The orbit is a feature of the face and contains the globe.

Gross anatomy

In the adult, the orbit has a volume of approximately 30 mL, of which the globe occupies 6.5 mL. It has a roof, floor, medial and lateral wall. The orbit is open anteriorly where it is bound by the orbital septum, which forms part of the eyelids. Posteriorly, the orbit angles inward such that their apices communicate with the intracranial compartment via the optic canal and superior orbital fissure.

Bony margins

The bony margins of the orbits are composed of seven bones:

The four bones of the medial wall are remembered with this mnemonic.


The orbit is divided by the musculofascial cone into 2 separate compartments:


The orbit communicates posteriorly with the intracranial cavity via the optic canal, through which the optic nerve and ophthalmic artery is transmitted. Immediately inferolateral to the optic canal is the superior orbital fissure, through which most neurovascular structures pass. The infratemporal fossa is accessed via the inferior orbital fissure, which is in direct continuation with the infraorbital foramen, through which the infraorbital nerve exits to supply the skin below the eye (and where it is often damaged by a blow-out fracture).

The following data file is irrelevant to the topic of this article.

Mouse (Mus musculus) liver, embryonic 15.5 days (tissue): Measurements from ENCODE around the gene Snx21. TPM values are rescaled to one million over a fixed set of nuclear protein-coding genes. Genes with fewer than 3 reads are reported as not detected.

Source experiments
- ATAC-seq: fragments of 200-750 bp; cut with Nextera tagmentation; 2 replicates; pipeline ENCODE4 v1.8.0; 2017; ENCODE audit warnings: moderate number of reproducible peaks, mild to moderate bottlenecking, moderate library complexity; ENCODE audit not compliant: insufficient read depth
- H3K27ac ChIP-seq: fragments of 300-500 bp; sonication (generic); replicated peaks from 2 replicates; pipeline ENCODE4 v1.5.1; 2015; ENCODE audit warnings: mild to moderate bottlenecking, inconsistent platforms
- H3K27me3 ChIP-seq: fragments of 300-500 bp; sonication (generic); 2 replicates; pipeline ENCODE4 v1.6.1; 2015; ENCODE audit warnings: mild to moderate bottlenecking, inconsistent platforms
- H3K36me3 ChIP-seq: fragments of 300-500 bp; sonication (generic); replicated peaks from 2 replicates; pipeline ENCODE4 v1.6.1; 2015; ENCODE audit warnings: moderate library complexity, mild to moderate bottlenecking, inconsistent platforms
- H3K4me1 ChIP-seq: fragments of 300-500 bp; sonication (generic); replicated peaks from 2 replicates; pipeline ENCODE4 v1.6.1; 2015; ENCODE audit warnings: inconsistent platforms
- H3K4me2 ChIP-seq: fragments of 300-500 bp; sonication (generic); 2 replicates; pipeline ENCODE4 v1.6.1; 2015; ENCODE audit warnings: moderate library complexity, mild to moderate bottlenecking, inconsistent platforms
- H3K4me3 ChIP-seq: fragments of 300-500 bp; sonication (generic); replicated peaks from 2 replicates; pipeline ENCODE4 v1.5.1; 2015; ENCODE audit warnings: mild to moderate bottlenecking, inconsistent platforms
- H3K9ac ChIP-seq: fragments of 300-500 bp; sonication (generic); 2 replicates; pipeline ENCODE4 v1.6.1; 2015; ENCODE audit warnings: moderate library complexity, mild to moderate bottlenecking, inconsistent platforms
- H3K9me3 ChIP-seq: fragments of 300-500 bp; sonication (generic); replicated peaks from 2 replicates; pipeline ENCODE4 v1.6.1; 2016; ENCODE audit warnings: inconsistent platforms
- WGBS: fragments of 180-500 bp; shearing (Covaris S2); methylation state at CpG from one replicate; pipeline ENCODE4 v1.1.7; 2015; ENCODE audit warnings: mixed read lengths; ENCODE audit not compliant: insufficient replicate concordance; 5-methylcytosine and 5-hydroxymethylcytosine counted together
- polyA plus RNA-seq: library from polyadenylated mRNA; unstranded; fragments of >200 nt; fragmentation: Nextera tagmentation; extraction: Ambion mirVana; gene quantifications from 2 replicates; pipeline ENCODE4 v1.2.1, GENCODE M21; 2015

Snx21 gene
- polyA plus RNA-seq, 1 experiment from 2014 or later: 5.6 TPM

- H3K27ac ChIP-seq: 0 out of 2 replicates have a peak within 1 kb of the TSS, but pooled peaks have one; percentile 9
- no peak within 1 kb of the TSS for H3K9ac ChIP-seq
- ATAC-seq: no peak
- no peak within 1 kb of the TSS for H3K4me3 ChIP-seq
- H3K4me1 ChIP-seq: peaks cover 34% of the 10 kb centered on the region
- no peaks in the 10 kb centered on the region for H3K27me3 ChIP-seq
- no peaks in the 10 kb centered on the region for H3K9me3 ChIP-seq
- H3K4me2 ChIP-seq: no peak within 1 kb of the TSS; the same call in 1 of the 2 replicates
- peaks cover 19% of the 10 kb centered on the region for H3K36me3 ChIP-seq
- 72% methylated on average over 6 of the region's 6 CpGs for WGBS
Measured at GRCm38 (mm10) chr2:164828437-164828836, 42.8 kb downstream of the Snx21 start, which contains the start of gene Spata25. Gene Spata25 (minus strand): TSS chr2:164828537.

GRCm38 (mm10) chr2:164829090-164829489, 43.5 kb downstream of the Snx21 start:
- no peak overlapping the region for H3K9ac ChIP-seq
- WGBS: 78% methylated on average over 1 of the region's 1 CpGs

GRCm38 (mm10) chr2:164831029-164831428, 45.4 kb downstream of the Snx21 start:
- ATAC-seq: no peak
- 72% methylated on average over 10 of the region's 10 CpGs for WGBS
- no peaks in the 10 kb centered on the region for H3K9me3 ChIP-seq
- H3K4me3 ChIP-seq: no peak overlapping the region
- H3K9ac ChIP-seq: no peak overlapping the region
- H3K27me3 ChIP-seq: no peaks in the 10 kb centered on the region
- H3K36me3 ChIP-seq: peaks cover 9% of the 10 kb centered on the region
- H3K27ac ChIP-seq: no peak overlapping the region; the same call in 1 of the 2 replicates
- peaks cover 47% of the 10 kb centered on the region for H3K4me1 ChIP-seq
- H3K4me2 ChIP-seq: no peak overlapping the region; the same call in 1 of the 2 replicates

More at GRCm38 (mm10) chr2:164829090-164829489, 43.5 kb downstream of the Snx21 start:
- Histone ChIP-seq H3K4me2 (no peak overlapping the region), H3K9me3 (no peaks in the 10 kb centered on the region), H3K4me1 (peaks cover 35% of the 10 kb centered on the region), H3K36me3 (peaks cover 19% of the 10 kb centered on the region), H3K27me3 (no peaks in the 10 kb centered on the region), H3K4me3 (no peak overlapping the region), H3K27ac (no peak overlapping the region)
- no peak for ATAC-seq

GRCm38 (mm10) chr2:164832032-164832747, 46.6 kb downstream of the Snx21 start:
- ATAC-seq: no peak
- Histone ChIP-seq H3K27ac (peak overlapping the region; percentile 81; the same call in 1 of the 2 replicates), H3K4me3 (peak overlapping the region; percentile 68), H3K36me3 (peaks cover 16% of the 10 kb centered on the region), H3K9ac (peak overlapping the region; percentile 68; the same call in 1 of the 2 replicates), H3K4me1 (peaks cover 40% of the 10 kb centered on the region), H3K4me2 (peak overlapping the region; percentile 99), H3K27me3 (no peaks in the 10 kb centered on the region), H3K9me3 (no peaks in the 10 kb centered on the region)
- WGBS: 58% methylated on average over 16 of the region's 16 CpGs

Medially, small communications with the paranasal sinuses are via the anterior ethmoidal foramen and posterior ethmoidal foramen.

Anteriorly, the supraorbital notch is closed inferiorly by the orbital septum forming a fibrous supraorbital foramen. The nasolacrimal duct drains the nasolacrimal sac via the nasolacrimal foramen.

See also

Head and neck anatomy
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Article Information

rID: 1780
Section: Anatomy
Synonyms or Alternate Spellings:
  • The orbit
  • Orbit anatomy

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Cases and Figures

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    Figure 1: lateral view
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    Anterior view of ...
    Figure 2: anterior view
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    Figure 3: superior view
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    Figure 4: schematic of innervation
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    Figure 5: orbit AP bone
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    Figure 6
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    Bones of the orbi...
    Figure 7: bones of the orbit
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    Figure 8: orbital apex diagram
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